Colourscape is a large walk-in sculpture of pure colour. Nearly 100 highly-coloured chambers are linked by elliptical openings to form a breathtaking labyrinth of colour, light and space illuminated by natural daylight.
The public pass through an entrance chamber into a new world of radiant colour. They wear cloaks of primary colours that change in hue as they move through the intensely coloured chambers. The visitor walks freely, choosing from many routes through Colourscape, experiencing ever expanding views of radiating colours. Many visitors are moved to express their experience in poetic terms:……“Like being wrapped in a rainbow.”…..“I felt I could almost breathe the colours.”
Designed and built by artists living in Wales, led by Peter Jones and Lynne Dickens, Colourscape structures have been shown as walk-in sculptural installations at arts festivals and events throughout the world. From 1989 Nettlefold Festival Trust began a collaboration with Colourscape to create a unique festival combining the worlds of visual arts, music and theatre.
The power and influence of Colourscape on the festival cannot be over-emphasised. Its very nature creates an environment conducive to the appreciation of contemporary music and theatrical performance. Unlike a conventional concert setting, the audience are not restricted to sitting facing the performers. The public can wander through Colourscape absorbing the visual splendours while listening to the music through many hidden loudspeakers. Some of the public sit or lie down with their eyes closed listening to the music, and some within the performance area watch the performers and listen in a more conventional manner. Colourscape can become scenery (as in the 1994 production of “The Snow Queen”), or a more conventional, but still very special, concert setting. Its most active role occurs when musicians and theatrical performers lead the audience on a journey of colour, space and time using the many routes through the labyrinth.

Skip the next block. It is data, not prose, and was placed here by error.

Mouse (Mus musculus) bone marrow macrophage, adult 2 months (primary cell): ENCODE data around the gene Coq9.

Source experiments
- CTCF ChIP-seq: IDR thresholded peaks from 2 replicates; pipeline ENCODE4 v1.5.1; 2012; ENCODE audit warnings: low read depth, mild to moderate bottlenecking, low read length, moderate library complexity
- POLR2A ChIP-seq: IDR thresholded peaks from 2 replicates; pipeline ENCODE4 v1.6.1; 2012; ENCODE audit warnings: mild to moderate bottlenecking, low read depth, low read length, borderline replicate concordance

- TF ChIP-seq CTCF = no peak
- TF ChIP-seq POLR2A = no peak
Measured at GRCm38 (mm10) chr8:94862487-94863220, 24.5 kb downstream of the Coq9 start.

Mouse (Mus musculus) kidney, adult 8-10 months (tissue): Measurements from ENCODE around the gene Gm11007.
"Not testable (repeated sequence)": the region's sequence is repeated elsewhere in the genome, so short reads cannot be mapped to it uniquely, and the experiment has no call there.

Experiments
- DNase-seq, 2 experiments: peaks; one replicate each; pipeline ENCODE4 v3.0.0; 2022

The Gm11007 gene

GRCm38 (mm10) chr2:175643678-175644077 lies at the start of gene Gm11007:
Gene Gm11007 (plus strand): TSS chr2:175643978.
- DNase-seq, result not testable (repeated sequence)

The new structure (built with funds provided by the Foundation for Sport and the Arts and the National Lottery and completed in 1995) is the largest of its kind in the world with nearly 100 interlinked chambers. At the centre of the labyrinth-like structure is a performance space where slender columns rise to a high vaulted ceiling. Here larger scale performances can be staged. An integrated sound system, front-of-house canopy and artists’ area complete this unique environment.